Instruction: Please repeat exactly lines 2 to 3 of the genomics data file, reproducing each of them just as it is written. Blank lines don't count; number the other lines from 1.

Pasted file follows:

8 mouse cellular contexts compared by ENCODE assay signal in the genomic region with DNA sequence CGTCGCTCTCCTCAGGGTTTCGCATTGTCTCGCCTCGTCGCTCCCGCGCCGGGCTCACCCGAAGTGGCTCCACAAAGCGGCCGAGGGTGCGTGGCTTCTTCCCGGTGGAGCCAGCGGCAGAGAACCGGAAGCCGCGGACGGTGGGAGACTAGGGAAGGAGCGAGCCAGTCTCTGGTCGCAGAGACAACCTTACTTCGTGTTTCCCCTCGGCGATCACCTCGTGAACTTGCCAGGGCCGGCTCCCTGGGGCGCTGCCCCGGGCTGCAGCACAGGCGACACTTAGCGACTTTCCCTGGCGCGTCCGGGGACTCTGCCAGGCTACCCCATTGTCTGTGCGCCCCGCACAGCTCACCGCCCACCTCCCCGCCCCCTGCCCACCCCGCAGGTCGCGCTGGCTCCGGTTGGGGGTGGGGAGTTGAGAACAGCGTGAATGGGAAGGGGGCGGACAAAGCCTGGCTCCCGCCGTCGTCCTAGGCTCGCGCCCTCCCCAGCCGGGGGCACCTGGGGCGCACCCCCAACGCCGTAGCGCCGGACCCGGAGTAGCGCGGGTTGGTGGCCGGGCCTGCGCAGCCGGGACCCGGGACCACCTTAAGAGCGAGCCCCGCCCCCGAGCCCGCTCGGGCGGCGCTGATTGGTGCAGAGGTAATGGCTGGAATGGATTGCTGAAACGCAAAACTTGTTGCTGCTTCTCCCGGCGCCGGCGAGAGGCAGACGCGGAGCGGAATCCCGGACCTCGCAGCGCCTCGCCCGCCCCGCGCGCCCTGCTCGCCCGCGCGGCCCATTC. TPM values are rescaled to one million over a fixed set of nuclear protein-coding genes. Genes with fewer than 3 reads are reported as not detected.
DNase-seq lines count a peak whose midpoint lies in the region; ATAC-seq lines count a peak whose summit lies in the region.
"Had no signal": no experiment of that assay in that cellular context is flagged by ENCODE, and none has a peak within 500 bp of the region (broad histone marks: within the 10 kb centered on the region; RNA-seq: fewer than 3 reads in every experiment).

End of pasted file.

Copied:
DNase-seq lines count a peak whose midpoint lies in the region; ATAC-seq lines count a peak whose summit lies in the region.
"Had no signal": no experiment of that assay in that cellular context is flagged by ENCODE, and none has a peak within 500 bp of the region (broad histone marks: within the 10 kb centered on the region; RNA-seq: fewer than 3 reads in every experiment).